Many of Cemplicity’s clients and colleagues in Australia, New Zealand and Ireland look to the NHS as the exemplar of a patient centred health service. It was therefore with great excitement I packed up the family and moved to the UK to become both a patient of the system and to join the UK patient-reported measures industry.

As a patient, it’s evident in every interaction that we are partners in the system (even if services aren’t always easy to access). The right to express your opinion of a service is deeply ingrained. I’m sure the wide coverage of the Friends and Family Test (FFT) has cemented this active patient engagement.

The NHS put the FFT in place in 2013. That’s a long time ago in technology terms. Equally, much has been learned over the past five years about how best to use patient-reporting measures for service improvement. I’ve spent some time in recent months distilling what we have seen working well in other countries and looking into how this might help evolve the FFT into a first-class quality improvement tool for the next decade.

The Cemplicity team sees three main opportunities to improve the FFT’s impact, which I’ll expand on below and in a later blog. These are:

  • (i) increasing the FFT’s reach while reducing staff involvement in capturing feedback,
  • (ii) widening the scope of the feedback so the quantitative data is more useful and
  • (iii) improving the timeliness of feedback so action can be taken quickly when opportunities for improvement exist.

Increasing the reach of the FFT

Enabling all patients to give feedback was central to the FFT’s design. However, this outcome has largely been achieved through the hard work of nursing and administration staff. I’m still amazed by the amount of paper used in the NHS, ranging from appointment letters to FFT surveys.

In 2018 and beyond, feedback mechanisms should be digitally led, i.e., by email or mobile. Tablets, paper and postcards should only be used for patients who are unreachable via email or SMS.

Such digitally led mechanisms are core to Cemplicity’s programmes in other countries and offer these six benefits:

  1. Wider reach for reliable results. Over time, you reach many more patients and build larger datasets, so results are reliable when filtered down to ward or service level;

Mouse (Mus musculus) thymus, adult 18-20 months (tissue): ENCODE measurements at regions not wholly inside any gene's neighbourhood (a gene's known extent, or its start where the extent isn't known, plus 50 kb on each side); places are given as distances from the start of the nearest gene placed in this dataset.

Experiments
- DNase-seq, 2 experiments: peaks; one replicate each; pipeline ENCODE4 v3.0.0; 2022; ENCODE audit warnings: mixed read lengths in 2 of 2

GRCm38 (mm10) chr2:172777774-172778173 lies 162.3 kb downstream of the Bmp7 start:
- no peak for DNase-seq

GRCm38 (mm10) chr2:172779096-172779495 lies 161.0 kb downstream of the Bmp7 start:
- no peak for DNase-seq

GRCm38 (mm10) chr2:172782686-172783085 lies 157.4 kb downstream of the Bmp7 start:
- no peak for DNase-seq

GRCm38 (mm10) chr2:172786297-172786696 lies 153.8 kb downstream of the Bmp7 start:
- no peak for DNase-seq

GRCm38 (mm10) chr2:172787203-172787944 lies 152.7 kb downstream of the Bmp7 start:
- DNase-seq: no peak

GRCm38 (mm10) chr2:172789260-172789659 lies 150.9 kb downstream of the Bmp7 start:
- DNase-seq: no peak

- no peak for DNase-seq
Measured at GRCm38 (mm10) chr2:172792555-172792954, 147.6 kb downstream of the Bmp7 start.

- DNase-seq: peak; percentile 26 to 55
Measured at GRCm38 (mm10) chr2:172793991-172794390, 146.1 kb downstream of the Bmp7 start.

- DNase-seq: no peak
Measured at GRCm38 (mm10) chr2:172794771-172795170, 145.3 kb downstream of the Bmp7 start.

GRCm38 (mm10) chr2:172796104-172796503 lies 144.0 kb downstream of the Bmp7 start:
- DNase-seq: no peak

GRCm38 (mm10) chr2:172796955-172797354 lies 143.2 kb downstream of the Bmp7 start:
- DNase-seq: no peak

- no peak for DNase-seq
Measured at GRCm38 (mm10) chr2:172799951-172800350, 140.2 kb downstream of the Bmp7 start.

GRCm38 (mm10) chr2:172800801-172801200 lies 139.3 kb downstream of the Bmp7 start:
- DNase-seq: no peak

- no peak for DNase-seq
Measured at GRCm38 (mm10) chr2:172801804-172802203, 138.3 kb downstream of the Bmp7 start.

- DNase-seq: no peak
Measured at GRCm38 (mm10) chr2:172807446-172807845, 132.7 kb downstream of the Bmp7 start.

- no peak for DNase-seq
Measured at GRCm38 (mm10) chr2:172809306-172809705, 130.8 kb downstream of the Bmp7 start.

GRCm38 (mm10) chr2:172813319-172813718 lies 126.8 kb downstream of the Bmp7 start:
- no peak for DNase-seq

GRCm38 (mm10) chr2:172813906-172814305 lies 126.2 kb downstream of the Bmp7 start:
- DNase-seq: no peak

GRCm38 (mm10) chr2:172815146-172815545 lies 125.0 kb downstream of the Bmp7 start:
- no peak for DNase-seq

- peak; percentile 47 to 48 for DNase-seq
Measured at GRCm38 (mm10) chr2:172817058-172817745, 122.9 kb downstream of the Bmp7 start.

2. Reduced cost. Many of our programmes have proven only using email and mobile can often reach a representative group of patients. This reduces the cost of feedback programmes significantly compared with those using postcards and paper surveys extensively;
  3. Less administration. Staff administration is greatly reduced. Instead of time spent gathering feedback, data entry and reporting, staff can spend time on actual improvement;
  4. Better results. It enables you to reach hospital patients post-discharge, which leads to better quality results;
    • Results can be skewed if staff are present during interviewing, but with digital mechanisms, you can capture patients’ feedback on discharge experiences and care coordination once they are home.
    • Gathering feedback at least a week after discharge is proven to positively influence results because patients are less tired, emotional and affected by medication.
  5. Anonymity. Patients can better respond anonymously which encourages them to be more open;
  6. Faster feedback loop. Patient feedback reaches frontline staff within seconds rather than days or weeks. If a problem arises in a ward, clinic or service you want to know now – not after another 100 patients have been through the service.

(P.S. Interestingly, we still encounter practitioners who resist mixed-mode methodologies for data collection, concerned that each mode introduces bias. These concerns need to be weighed up against the facts that digital first programmes often cost less than half that of paper ones, they deliver more timely feedback and create larger datasets from which we can derive significant value. That said, we can see a useful research project on the horizon to robustly investigate the impact of different survey modes on results.)

Why the FFT Question alone is not enough (Part 2)Read here

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